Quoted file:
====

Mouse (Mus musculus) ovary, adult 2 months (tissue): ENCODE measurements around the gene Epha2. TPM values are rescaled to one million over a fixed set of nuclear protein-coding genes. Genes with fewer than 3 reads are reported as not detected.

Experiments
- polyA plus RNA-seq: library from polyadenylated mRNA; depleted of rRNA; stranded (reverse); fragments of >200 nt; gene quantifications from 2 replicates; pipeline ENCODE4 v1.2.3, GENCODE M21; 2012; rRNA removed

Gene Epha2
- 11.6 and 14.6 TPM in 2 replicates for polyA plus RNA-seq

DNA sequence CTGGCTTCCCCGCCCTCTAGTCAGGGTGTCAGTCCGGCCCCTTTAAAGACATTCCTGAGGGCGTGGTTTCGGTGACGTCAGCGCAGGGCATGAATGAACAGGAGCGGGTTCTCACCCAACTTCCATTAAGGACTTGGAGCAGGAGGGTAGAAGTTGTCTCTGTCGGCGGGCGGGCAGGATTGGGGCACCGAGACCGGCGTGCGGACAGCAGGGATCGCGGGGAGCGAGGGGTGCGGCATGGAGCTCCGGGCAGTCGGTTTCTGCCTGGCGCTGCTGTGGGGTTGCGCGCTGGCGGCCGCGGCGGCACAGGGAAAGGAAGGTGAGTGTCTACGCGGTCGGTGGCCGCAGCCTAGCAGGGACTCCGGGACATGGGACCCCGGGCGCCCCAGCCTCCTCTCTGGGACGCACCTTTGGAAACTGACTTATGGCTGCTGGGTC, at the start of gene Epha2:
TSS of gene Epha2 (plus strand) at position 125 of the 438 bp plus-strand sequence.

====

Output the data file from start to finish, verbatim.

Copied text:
Mouse (Mus musculus) ovary, adult 2 months (tissue): ENCODE measurements around the gene Epha2. TPM values are rescaled to one million over a fixed set of nuclear protein-coding genes. Genes with fewer than 3 reads are reported as not detected.

Experiments
- polyA plus RNA-seq: library from polyadenylated mRNA; depleted of rRNA; stranded (reverse); fragments of >200 nt; gene quantifications from 2 replicates; pipeline ENCODE4 v1.2.3, GENCODE M21; 2012; rRNA removed

Gene Epha2
- 11.6 and 14.6 TPM in 2 replicates for polyA plus RNA-seq

DNA sequence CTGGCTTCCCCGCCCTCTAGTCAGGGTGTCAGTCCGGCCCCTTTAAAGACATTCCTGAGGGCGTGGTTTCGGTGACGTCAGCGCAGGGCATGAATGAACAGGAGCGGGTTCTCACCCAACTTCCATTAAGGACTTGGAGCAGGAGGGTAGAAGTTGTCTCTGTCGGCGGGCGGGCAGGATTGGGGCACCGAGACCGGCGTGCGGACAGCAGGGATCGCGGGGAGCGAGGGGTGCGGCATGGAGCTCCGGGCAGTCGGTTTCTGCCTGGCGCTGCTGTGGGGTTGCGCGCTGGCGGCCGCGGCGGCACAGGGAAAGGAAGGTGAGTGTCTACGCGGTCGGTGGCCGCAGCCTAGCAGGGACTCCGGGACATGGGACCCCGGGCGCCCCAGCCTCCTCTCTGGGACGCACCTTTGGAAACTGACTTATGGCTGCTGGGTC, at the start of gene Epha2:
TSS of gene Epha2 (plus strand) at position 125 of the 438 bp plus-strand sequence.